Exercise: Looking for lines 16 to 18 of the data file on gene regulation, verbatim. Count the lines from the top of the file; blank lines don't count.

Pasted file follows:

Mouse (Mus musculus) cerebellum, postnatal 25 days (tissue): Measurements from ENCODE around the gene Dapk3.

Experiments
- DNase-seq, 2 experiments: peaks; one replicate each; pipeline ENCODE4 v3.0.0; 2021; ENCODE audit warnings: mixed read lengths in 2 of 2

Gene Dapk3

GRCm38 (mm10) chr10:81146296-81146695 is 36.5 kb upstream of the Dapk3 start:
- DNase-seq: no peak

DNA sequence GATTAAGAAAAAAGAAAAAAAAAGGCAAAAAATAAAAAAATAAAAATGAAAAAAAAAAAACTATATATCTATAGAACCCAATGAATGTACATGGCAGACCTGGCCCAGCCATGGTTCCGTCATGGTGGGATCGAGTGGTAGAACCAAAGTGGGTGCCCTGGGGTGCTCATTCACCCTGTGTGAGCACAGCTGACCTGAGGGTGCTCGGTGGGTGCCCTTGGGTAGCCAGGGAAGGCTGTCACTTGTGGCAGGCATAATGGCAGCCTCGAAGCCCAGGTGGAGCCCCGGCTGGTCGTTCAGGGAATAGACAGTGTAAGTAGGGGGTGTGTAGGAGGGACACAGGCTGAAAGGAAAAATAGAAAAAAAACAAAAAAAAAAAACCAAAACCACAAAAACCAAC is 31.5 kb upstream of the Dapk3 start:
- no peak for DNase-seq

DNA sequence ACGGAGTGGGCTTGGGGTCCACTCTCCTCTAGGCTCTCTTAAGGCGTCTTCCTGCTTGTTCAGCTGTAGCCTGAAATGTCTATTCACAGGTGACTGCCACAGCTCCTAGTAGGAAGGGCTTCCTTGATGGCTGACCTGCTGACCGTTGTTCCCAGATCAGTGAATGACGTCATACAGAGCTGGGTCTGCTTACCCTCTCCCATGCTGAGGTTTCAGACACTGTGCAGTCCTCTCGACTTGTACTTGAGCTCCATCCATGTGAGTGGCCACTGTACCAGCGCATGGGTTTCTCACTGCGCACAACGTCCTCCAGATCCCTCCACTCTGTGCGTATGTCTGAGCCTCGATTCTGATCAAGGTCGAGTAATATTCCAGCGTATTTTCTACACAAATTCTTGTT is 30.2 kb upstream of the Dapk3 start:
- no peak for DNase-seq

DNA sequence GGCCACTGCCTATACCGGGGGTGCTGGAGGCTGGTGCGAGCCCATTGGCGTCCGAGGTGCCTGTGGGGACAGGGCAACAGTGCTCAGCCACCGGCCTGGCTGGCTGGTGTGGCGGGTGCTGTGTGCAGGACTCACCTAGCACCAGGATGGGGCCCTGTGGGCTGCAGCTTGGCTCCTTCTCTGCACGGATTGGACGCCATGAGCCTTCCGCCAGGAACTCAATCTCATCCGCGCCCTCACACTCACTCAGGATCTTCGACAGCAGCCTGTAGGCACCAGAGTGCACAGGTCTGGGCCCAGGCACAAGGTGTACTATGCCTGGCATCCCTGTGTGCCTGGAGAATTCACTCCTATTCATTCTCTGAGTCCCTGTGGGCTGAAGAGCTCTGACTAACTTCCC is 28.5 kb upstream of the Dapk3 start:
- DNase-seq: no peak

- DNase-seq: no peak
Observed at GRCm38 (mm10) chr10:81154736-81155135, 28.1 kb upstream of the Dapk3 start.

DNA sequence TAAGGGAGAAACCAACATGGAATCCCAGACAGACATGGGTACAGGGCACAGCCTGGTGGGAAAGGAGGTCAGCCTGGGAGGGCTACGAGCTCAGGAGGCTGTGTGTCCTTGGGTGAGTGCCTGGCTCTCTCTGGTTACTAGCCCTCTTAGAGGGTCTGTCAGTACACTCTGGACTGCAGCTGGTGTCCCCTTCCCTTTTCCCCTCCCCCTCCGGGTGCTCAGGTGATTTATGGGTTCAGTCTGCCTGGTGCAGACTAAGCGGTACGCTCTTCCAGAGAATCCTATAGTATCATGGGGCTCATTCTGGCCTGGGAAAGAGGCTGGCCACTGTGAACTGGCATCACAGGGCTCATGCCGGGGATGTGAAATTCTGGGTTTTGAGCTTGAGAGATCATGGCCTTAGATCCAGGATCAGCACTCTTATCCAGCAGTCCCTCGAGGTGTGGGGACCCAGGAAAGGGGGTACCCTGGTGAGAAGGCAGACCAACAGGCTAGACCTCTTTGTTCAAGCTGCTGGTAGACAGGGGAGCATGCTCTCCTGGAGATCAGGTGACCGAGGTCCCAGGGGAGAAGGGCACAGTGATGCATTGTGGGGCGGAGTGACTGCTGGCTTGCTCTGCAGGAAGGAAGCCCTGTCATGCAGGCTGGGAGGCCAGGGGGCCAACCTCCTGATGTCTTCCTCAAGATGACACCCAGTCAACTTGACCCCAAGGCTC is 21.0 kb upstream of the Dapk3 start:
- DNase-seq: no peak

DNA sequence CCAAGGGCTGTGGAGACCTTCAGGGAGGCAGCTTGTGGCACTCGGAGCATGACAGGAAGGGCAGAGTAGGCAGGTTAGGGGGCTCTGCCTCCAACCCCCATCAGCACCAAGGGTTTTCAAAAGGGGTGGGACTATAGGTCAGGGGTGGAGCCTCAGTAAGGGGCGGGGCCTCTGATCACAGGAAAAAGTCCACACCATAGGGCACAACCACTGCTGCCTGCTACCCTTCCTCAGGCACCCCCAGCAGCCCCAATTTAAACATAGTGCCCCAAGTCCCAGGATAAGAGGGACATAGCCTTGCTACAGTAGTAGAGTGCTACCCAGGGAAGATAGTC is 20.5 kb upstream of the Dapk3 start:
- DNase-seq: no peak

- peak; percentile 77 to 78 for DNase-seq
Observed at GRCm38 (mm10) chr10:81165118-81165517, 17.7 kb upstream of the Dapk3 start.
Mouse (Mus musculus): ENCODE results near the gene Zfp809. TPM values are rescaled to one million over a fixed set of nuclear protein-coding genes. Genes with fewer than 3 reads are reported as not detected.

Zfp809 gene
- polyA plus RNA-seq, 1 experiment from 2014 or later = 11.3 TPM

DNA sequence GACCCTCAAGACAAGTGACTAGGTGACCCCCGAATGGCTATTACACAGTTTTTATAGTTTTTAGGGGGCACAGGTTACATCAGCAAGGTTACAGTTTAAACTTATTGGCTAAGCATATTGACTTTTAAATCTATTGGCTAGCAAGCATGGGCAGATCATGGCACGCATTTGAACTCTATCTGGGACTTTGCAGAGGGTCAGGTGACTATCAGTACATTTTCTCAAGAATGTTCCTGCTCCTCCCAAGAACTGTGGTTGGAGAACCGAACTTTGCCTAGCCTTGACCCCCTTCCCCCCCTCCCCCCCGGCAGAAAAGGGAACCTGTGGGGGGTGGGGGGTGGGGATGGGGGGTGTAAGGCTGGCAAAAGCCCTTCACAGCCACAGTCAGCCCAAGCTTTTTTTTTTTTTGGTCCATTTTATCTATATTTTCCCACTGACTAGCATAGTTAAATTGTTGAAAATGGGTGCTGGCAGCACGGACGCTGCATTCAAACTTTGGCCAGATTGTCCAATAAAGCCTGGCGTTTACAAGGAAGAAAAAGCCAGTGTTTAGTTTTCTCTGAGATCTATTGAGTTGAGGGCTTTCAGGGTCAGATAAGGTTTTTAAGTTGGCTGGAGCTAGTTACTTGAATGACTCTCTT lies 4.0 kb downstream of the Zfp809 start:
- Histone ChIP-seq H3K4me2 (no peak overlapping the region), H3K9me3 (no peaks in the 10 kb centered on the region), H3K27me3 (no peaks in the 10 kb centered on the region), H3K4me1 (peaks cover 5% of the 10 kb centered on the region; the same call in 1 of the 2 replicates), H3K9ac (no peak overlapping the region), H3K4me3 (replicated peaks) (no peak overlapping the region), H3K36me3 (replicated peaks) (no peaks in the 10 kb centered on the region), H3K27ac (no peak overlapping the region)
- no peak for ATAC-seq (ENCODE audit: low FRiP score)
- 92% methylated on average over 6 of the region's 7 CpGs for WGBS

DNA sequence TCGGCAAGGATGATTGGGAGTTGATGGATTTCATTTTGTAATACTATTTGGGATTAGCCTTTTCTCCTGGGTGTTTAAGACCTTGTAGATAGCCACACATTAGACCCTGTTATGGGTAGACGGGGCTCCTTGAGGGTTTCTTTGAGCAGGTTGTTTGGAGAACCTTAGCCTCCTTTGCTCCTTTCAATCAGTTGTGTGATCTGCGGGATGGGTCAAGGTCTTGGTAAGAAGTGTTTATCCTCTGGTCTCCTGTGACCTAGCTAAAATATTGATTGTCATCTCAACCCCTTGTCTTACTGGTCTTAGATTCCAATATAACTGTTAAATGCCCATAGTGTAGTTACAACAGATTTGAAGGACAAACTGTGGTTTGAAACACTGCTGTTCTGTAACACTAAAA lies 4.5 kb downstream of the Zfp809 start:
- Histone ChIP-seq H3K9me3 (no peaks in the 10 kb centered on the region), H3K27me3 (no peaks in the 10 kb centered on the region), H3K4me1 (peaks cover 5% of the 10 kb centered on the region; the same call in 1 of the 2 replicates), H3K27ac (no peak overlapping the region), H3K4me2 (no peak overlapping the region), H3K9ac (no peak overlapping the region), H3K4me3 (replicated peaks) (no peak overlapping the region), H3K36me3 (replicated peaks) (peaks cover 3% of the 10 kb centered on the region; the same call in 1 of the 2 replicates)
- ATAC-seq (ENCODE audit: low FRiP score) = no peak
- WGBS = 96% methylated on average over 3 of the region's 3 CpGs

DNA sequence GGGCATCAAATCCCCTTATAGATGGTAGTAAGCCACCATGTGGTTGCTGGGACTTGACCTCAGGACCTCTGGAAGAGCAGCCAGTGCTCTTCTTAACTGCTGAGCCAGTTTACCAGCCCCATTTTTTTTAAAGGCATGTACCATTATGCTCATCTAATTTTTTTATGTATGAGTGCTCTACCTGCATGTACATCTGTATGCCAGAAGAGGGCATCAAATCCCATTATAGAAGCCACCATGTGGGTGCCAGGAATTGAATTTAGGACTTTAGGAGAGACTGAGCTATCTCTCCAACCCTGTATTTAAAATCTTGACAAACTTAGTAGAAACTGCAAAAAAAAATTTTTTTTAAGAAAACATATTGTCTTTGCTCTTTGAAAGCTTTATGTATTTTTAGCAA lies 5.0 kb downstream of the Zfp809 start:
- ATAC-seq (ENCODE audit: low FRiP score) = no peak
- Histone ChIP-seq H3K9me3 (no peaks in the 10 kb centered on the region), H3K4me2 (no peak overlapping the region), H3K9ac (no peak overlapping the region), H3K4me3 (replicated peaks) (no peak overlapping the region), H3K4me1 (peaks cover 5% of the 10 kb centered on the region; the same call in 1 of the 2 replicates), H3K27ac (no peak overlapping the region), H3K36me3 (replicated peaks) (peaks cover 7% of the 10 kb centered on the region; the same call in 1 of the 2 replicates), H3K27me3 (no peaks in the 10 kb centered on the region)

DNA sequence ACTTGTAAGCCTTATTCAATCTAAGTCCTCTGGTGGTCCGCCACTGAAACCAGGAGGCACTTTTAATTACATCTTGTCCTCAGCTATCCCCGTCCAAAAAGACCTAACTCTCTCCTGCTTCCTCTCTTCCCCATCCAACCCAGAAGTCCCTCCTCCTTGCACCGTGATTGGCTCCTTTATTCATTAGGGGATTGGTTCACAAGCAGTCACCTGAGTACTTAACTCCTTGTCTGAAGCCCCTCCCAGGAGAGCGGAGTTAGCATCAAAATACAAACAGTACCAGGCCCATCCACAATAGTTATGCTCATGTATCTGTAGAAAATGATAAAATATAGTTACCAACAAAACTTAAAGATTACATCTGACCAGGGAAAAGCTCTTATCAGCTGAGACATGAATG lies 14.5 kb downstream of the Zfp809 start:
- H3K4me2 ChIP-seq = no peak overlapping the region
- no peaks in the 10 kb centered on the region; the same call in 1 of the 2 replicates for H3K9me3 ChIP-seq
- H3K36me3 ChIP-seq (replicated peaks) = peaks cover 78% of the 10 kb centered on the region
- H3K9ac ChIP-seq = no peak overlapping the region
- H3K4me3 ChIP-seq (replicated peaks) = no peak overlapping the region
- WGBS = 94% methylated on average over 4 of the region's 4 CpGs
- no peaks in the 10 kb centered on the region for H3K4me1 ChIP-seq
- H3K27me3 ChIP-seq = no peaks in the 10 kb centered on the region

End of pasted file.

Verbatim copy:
- DNase-seq: no peak

DNA sequence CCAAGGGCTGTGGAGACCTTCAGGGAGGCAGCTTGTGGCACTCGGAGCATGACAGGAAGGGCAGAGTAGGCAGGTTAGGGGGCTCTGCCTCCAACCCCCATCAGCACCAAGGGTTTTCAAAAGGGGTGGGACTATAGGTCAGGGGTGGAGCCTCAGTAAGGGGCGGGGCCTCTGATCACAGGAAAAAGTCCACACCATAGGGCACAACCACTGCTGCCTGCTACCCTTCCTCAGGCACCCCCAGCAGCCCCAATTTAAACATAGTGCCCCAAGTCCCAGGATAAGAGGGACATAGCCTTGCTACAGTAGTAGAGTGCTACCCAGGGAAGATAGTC is 20.5 kb upstream of the Dapk3 start:
- DNase-seq: no peak